As a group that teaches around a 1/3 of courses at the University of Oregon, the working conditions of graduate employees are the learning conditions of our students. Our health and well-being directly impact the quality of education that undergraduates receive. GTFs taking heavy pain medication, as well as suffering from head injuries, or have barely slept while taking care of a newborn cannot successfully teach courses or do world-class research. The struggle to balance the costs of food and rent places unnecessary stress on graduate students and distracts from their already intensive work and academic progress at the University of Oregon.
The GTFF does not stand alone. The executive committee of SEIU Local 085, the union of classified staff at the University of Oregon, has submitted a letter to the GTFF in support of their proposals. United Academics, the faculty union, has submitted a letter to Interim President Coltrane calling for settling a fair contract with the GTFF. This week, the University Faculty Senate passed a resolution encouraging the Administration to settle a contract that appropriately addresses the needs of graduate employees.
GTFs have chosen to come to graduate school to educate both ourselves and the community in which we live. However, the day-to-day reality of many GTFs is unacceptable, and yet easily correctable. A living wage and minimal paid leave are not radical proposals. Most industrial nations have secured paid leave, both medical and parental. In an article in The Atlantic (“The Risky Business of Paternal Leave” from December 29, 2013), UO Interim President Scott Coltrane has argued that “especially because parental leave can depress long-term earnings, new policies should focus on wage replacement and ensuring fair treatment of parents in the workplace, regardless of gender.” The Eugene City Council recently voted to create a medical leave ordinance for all private sector employees. All classified staff working part-time at UO earn paid leave, making part-time faculty and GTFs as the only part-time employees who do not have access to any form of paid leave. Additionally, GTFs are prohibited from working beyond part-time status, preventing them from ever meeting the University’s defined line to earn leave. The strike represents a culmination of the GTFF’s principled fight against a negative trend in University decision-making, one which affects the quality of undergraduate education, the University’s prestige, and the caliber of scholars and educators that the University of Oregon attracts.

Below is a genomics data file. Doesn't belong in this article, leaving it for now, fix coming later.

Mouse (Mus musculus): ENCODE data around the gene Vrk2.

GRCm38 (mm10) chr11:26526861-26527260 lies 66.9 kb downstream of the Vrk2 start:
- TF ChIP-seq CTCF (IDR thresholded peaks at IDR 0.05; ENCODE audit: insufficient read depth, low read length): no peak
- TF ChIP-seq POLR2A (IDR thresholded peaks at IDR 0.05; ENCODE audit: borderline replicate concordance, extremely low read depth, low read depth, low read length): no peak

GTFs do not want to strike; they want to finalize an equitable contract that prioritizes and values the work done by graduate employees every day on this campus. Yet the Administration has continued to prioritize profit over the health and wellbeing of GTFs and the overall quality of education offered at the University of Oregon. Over the next 30 days, the GTFF implores the Administration to reconsider its priorities and offer GTFs an equitable contract proposal that meets the needs of the graduate employees. The Board of Trustees has designated the authority to President Coltrane to manage bargaining with the GTFF. GTFs stated publicly where they stand on these issues. They hope that President Coltrane stands with them, their students, and the University community.